Another business leader said to me that she spent most of her day at work on her open door policy (because we don’t have doors anymore). People could always come and talk to her. She spent most of her day managing people and their problems. When someone comes to you, it’s generally because they’ve got a problem, or they need validation. She found that when she  worked out what productivity was and empowered them to do their jobs, she got her job done during the day. She was doing her job previously on the train to and fro from work and at home, because the rest of her day was full of other people’s problems. And then once she empowered her people and they got their mojo back, she was sayihng, “Where is everybody? Oh, I’ll do my own job then!”

Jonathan Hollow: Do you see a generational divide about the four day week?

Charlotte Lockhart: The Millennials and the Gen Zs are our children. And they watched us overvalue work, overvalue work over them, over our health, over our communities, just over everything, and burned out.

And they’re going, “I don’t understand why you would do that. I don’t want that in life!” They are choosing a different way of engaging with work. They want meaningful work. Our research shows that. There’s heaps of research that says this. It’s meaningful work. They want what they do to be measured, and they want to get counted for what they do.

So what we want to be able to do is give our children and, by extension, our grandchildren better lives. From the 21st-century perspective, what does better look like? My contention is that better is about having more time, meaningful work, but more time to do all of the things that enable us to be engaged people in our families, in our communities … engaged with saving the planet (because, let’s face it, we’ve done a pretty good job of not doing that so far,) – and balancing gender. We’ve done so much to pull women up in the workforce. We haven’t done enough to help men out. We haven’t normalized that I’m off to look after my child because my child is sick, from a male’s perspective. We expect that women will do, and women don’t necessarily want to do it … we just do it.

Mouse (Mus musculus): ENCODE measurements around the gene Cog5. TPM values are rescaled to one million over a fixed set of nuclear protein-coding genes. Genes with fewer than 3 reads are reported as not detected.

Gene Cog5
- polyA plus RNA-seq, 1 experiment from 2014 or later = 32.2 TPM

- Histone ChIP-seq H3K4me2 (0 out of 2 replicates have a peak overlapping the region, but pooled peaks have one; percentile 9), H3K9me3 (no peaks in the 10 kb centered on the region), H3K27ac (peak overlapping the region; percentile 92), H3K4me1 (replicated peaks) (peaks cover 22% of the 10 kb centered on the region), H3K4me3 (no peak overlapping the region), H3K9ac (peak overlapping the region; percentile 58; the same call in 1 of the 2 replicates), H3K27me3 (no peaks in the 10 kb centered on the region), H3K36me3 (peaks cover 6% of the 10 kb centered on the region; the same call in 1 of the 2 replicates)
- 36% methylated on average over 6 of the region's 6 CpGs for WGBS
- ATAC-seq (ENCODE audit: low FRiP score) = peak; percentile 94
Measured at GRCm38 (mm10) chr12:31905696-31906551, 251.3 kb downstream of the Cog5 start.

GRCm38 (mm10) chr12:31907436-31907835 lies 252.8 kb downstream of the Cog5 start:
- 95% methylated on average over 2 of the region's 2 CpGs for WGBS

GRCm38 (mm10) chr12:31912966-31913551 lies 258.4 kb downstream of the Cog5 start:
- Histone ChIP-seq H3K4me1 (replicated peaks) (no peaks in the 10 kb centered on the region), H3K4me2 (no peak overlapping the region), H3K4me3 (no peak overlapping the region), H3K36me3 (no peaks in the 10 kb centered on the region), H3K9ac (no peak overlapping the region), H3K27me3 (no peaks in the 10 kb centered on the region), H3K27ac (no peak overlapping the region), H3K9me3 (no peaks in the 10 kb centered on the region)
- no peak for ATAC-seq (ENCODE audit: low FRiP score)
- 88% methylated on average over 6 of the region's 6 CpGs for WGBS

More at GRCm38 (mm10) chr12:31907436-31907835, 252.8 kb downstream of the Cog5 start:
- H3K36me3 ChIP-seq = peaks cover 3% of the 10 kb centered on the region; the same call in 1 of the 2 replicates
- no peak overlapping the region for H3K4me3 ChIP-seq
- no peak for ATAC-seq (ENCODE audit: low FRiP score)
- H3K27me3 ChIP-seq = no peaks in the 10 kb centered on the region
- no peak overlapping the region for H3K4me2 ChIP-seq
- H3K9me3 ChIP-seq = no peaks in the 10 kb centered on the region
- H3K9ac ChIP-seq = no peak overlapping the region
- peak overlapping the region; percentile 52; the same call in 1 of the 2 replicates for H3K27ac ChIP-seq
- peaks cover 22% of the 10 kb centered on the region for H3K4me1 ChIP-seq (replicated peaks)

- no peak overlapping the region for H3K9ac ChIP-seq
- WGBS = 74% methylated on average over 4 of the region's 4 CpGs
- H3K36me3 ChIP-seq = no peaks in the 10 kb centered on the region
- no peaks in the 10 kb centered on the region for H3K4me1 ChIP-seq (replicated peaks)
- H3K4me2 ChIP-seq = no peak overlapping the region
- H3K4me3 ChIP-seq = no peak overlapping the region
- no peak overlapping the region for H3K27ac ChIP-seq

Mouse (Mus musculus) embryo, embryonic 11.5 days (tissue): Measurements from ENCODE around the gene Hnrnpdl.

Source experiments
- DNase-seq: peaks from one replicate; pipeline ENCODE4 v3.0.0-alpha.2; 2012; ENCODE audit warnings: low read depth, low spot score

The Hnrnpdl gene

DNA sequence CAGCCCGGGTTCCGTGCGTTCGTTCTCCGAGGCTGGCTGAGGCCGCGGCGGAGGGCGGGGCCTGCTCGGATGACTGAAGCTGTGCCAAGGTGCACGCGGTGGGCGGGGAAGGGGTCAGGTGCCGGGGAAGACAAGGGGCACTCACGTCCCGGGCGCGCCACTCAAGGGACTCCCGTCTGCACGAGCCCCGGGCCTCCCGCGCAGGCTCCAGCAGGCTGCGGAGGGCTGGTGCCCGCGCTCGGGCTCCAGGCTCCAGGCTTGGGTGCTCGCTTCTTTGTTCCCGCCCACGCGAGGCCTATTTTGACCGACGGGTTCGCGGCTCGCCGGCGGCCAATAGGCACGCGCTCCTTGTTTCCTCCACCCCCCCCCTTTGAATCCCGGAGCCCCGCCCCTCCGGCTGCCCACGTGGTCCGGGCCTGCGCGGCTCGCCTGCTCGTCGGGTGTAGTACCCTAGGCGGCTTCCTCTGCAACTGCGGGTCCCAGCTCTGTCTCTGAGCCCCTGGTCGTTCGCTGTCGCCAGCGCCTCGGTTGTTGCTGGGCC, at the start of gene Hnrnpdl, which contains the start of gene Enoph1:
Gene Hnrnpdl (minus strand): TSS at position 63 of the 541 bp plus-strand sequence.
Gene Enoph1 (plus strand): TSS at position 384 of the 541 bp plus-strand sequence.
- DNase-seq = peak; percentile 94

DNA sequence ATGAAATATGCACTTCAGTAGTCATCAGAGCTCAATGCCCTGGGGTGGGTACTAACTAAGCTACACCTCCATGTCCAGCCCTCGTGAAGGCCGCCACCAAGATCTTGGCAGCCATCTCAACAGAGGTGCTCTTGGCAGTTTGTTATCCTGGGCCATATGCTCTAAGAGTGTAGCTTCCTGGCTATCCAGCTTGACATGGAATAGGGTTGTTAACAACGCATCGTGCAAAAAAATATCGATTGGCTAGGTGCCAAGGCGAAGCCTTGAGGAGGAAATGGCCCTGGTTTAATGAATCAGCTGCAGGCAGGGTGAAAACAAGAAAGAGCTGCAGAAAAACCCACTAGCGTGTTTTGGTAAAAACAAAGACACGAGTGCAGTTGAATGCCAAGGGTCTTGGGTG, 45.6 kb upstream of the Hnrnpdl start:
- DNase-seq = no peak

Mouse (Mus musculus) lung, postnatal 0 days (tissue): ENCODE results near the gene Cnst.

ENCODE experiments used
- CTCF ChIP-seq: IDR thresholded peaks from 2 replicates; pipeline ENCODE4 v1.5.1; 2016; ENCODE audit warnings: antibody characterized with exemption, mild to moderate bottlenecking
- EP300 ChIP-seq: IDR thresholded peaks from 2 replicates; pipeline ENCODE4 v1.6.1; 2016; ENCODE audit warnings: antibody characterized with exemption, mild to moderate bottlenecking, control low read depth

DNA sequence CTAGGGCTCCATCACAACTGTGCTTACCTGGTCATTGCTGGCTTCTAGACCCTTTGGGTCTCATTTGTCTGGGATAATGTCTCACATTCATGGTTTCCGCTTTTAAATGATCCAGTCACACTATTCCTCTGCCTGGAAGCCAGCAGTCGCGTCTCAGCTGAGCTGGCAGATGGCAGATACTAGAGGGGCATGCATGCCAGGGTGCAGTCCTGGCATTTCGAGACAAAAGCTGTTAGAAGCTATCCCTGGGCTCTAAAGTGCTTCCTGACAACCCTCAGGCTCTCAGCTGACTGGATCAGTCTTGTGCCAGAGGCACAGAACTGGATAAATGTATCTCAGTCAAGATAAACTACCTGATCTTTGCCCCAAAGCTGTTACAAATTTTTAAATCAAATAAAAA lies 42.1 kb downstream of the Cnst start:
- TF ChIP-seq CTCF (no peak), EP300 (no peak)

Jonathan Hollow: So what’s your own story about getting involved in this movement, which clearly fires you up?

Charlotte Lockhart: Well, we introduced a four day week at our company, Perpetual Guardian, back in 2018. Andrew, my partner, read some research that said that people in the UK were productive for less than two and a half hours a day! So he was saying: crikey – why is that?!

Is it because things are happening in our lives that get in the way? So he had this thesis that if we gave our people more time, they would actually be more productive at work because they could come for work and then they had time to get  all of that other stuff done. So he was doing it from a business improvement perspective, from a productivity perspective. All of this wellness, happiness stuff just came as a byproduct of what he was trying to prove.

That got a lot of media attention. Everybody loved the idea of it, and Andrew was in the New York Times, the second story after the Trump-Putin summit. It grew legs. Through that, we established 4 Day Week Global because we partnered with one of the VPs from Kickstarter to do an awareness campaign … just as the pandemic was hitting. We said to him, well, we need to be careful what we wish for because if we create a whole bunch of awareness, then what do we do to help businesses who are interested?

Now 4 Day Week Global runs pilot programs around the world. There is one in pretty much every place that you can think of or you can have access to it digitally. And so, we’re helping to change the world!

Jonathan Hollow: So you’re both involved still in Perpetual Guardian and the 4 Day Week as an organisation.